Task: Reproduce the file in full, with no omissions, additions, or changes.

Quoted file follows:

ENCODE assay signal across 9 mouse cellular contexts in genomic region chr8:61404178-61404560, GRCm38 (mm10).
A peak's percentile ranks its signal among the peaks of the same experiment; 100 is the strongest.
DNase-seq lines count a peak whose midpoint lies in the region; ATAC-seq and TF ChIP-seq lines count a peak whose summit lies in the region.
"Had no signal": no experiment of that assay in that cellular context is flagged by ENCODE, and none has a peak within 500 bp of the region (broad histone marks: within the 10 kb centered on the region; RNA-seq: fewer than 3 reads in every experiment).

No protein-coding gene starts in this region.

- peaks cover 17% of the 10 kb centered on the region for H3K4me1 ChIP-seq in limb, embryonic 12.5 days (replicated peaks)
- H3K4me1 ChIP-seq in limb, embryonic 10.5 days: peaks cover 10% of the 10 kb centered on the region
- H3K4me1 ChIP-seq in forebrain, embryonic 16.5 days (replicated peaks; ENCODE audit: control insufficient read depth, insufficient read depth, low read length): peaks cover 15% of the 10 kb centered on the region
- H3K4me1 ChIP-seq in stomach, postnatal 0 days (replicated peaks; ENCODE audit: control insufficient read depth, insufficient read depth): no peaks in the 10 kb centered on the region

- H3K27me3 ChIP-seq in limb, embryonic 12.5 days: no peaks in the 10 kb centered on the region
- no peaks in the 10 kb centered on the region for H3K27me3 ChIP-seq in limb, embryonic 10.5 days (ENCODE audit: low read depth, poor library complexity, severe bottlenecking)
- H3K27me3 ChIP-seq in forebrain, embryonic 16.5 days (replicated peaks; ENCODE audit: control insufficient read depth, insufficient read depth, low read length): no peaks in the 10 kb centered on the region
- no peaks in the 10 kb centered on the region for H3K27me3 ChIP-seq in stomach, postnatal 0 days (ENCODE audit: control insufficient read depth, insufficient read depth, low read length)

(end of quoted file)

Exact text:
ENCODE assay signal across 9 mouse cellular contexts in genomic region chr8:61404178-61404560, GRCm38 (mm10).
A peak's percentile ranks its signal among the peaks of the same experiment; 100 is the strongest.
DNase-seq lines count a peak whose midpoint lies in the region; ATAC-seq and TF ChIP-seq lines count a peak whose summit lies in the region.
"Had no signal": no experiment of that assay in that cellular context is flagged by ENCODE, and none has a peak within 500 bp of the region (broad histone marks: within the 10 kb centered on the region; RNA-seq: fewer than 3 reads in every experiment).

No protein-coding gene starts in this region.

- peaks cover 17% of the 10 kb centered on the region for H3K4me1 ChIP-seq in limb, embryonic 12.5 days (replicated peaks)
- H3K4me1 ChIP-seq in limb, embryonic 10.5 days: peaks cover 10% of the 10 kb centered on the region
- H3K4me1 ChIP-seq in forebrain, embryonic 16.5 days (replicated peaks; ENCODE audit: control insufficient read depth, insufficient read depth, low read length): peaks cover 15% of the 10 kb centered on the region
- H3K4me1 ChIP-seq in stomach, postnatal 0 days (replicated peaks; ENCODE audit: control insufficient read depth, insufficient read depth): no peaks in the 10 kb centered on the region

- H3K27me3 ChIP-seq in limb, embryonic 12.5 days: no peaks in the 10 kb centered on the region
- no peaks in the 10 kb centered on the region for H3K27me3 ChIP-seq in limb, embryonic 10.5 days (ENCODE audit: low read depth, poor library complexity, severe bottlenecking)
- H3K27me3 ChIP-seq in forebrain, embryonic 16.5 days (replicated peaks; ENCODE audit: control insufficient read depth, insufficient read depth, low read length): no peaks in the 10 kb centered on the region
- no peaks in the 10 kb centered on the region for H3K27me3 ChIP-seq in stomach, postnatal 0 days (ENCODE audit: control insufficient read depth, insufficient read depth, low read length)